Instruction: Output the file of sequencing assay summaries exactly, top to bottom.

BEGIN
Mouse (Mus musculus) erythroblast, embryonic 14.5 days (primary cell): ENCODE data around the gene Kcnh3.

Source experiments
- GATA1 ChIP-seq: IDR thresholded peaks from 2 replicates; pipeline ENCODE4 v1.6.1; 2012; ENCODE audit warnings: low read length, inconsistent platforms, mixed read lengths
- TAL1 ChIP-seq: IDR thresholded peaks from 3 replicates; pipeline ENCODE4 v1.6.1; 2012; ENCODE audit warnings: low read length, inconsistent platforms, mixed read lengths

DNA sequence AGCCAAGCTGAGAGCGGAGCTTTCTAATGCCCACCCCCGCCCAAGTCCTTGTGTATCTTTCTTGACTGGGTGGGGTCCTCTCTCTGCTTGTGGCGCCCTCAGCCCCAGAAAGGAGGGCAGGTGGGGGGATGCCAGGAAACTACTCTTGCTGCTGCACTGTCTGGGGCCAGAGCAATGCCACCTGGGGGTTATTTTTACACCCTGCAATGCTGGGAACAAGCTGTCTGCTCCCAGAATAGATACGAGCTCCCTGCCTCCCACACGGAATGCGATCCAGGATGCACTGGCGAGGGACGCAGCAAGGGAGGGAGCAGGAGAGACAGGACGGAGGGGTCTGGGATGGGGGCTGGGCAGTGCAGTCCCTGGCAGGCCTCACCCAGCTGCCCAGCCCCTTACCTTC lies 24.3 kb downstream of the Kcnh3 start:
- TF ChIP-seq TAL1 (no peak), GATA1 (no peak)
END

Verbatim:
Mouse (Mus musculus) erythroblast, embryonic 14.5 days (primary cell): ENCODE data around the gene Kcnh3.

Source experiments
- GATA1 ChIP-seq: IDR thresholded peaks from 2 replicates; pipeline ENCODE4 v1.6.1; 2012; ENCODE audit warnings: low read length, inconsistent platforms, mixed read lengths
- TAL1 ChIP-seq: IDR thresholded peaks from 3 replicates; pipeline ENCODE4 v1.6.1; 2012; ENCODE audit warnings: low read length, inconsistent platforms, mixed read lengths

DNA sequence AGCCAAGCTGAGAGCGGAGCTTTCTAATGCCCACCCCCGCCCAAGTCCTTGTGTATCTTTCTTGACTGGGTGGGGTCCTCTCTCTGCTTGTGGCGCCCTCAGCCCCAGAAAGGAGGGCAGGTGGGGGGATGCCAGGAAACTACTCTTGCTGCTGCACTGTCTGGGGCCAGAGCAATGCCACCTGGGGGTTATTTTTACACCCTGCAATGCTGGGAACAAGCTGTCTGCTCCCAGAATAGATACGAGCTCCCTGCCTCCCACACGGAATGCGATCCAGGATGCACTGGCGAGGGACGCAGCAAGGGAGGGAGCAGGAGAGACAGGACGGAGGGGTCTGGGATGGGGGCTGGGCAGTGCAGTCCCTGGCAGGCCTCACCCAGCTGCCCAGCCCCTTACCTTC lies 24.3 kb downstream of the Kcnh3 start:
- TF ChIP-seq TAL1 (no peak), GATA1 (no peak)